How US voter ID laws may hinder democracy

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How US voter ID laws may hinder democracy

How US voter ID laws may hinder democracy
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All over the United States, legal battles are fought in state capitols and courtrooms over the core democratic principle that is voting. Since 2011, at least 180 bills have been introduced in 41 states to, according to their sponsors, tighten vote security and fight voter fraud.

Voting rights activists fought back in court, using citizen initiatives and referenda to blunt or repeal the restrictive measures. The Department of Justice also blocked some. But, although evidences of voter fraud are scarce at best (see infographics below), for the 2012 elections, there are still 18 stricter voter ID laws and executive actions affecting 14 states amounting to 185 electoral votes.

According to a Brennan Center for Justice report , the new voter laws can be categorized as such:

- Photo ID laws: such introduced legislations would now require voters to show government-issued photo identification in order to vote.

- Proof of citizenship laws: such introduced legislation would now require proof of citizenship to register or vote.

- Make voter registration harder: these types of bills put an end to same-day voter registration, limit voter registration mobilization efforts and other registration opportunities.

- Reducing early voting period and absentee voting.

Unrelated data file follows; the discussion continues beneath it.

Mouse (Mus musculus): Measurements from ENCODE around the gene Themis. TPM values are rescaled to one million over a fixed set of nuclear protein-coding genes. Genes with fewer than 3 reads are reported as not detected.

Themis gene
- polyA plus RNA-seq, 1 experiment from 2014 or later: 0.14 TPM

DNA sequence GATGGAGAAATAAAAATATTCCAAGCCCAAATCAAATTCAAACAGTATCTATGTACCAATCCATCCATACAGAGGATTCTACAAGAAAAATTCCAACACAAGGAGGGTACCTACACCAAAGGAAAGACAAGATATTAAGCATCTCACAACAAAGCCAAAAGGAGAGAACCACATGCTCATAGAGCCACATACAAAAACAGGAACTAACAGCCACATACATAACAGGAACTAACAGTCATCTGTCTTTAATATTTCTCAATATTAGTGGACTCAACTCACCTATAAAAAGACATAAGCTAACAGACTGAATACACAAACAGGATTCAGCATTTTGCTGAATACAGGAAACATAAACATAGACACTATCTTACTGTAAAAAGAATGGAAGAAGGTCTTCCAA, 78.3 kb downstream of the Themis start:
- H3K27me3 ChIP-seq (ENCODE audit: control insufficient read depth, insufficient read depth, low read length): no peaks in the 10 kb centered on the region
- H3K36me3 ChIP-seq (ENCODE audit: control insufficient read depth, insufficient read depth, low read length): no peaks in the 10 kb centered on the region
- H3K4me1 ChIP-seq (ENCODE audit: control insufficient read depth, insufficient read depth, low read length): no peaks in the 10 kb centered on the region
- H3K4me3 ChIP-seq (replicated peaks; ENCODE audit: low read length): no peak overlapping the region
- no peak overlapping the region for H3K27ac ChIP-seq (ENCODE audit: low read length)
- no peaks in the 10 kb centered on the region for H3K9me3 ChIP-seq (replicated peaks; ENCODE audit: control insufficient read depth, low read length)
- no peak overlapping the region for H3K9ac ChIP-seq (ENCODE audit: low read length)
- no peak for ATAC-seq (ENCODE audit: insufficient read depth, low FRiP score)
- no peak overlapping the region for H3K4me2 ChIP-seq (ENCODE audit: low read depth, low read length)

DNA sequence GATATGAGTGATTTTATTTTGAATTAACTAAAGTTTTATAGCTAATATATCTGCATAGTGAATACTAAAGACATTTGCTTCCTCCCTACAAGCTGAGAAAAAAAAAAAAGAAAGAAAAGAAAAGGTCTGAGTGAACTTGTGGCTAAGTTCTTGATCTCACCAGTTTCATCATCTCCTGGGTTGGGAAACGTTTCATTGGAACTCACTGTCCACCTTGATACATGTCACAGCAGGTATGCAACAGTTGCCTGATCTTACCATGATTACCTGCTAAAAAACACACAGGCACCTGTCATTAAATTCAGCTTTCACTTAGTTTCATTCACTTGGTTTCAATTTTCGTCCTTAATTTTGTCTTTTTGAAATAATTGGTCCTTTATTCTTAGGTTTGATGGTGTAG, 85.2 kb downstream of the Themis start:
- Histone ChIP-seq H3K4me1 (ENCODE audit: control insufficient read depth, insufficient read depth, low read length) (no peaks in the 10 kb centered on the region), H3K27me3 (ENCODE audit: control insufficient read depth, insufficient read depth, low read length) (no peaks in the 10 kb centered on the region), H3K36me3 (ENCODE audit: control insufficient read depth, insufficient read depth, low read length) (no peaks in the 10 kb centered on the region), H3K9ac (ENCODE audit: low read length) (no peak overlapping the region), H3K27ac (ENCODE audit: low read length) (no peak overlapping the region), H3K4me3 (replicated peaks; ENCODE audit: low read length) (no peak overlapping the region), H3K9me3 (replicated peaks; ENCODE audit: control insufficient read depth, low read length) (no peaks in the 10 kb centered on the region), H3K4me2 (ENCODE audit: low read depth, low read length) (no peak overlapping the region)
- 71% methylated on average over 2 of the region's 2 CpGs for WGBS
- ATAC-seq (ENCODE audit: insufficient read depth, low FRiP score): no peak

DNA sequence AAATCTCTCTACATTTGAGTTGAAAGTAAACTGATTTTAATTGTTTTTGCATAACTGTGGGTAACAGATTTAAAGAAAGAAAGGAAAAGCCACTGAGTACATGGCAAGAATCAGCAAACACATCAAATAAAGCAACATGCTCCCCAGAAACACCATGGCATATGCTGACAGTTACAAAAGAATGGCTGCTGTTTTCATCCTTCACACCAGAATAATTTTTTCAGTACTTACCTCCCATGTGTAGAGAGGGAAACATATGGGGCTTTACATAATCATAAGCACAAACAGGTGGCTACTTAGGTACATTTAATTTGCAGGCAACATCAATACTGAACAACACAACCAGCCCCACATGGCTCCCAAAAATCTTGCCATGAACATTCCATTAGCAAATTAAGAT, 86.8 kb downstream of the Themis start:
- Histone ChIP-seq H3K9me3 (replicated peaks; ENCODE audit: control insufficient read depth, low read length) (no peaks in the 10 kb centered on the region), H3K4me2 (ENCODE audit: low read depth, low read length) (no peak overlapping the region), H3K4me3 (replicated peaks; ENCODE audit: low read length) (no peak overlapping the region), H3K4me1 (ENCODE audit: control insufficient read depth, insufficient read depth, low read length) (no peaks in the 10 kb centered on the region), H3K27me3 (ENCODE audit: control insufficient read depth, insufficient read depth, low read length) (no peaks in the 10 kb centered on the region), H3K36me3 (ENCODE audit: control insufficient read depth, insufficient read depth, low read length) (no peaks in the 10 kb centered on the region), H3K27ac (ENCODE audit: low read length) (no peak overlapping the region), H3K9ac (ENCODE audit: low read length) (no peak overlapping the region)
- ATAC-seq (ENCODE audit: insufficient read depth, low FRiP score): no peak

- Making it harder to restore voting rights: such introduced measures make it harder for citizens with past felony convictions to restore their voting rights. In South Dakota, one measure denies voting rights to persons on probation.

The Brennan Center for Justice, a liberal nonprofit research center at the New York University Law School estimated that voting may be harder for up to 5,000,000 voters nationwide and that, out of the 14 states affected, five of them are hotly-contested battleground states (Florida, Georgia, Iowa, Pennsylvania and Virginia).

The push for stricter voter registration and identification laws takes various forms but remains politically charged as Republicans and Republican-led states lead the charge.

Richard L. Hansen, law professor at UC Irvine, declared in the New Yorker “the myth that Democratic voter fraud is common, and that it helps Democrats win elections, has become part of the Republican orthodoxy.” Last March Reince Priebus, the chairman of the Republican National Committee wrote, “Election fraud is a real and persistent threat to our electoral system.”

The voting rights legal battle is also racially tinged; most of the measures affect disproportionately minorities and lower-class voters. For instance, “11% of American citizens do not possess a government-issued photo ID; that is over 21 million citizens,” notes the Brennan Center for Justice, fearing disenfranchisement of a large block of the electorate.

Last September, historic African-American rights’ defender the National Association for the Advancement of Colored People (NAACP) even sent a delegation to the United Nations Human Rights Commission in Geneva, Switzerland to bring the issue of voter rights in the United States.

“In the past year more states in this country have passed more laws pushing more voters out of the ballot box than at any point since the dawn of Jim Crow,” NAACP President and CEO Benjamin Todd Jealous said in a statement.

The bitter fight over voting rights seems to have made a first victim: the legitimacy of the election. “No matter the results of the election, I can guarantee one thing: the winner will be widely considered to be completely illegitimate by the losing side” notes journalist Alex Pareene.

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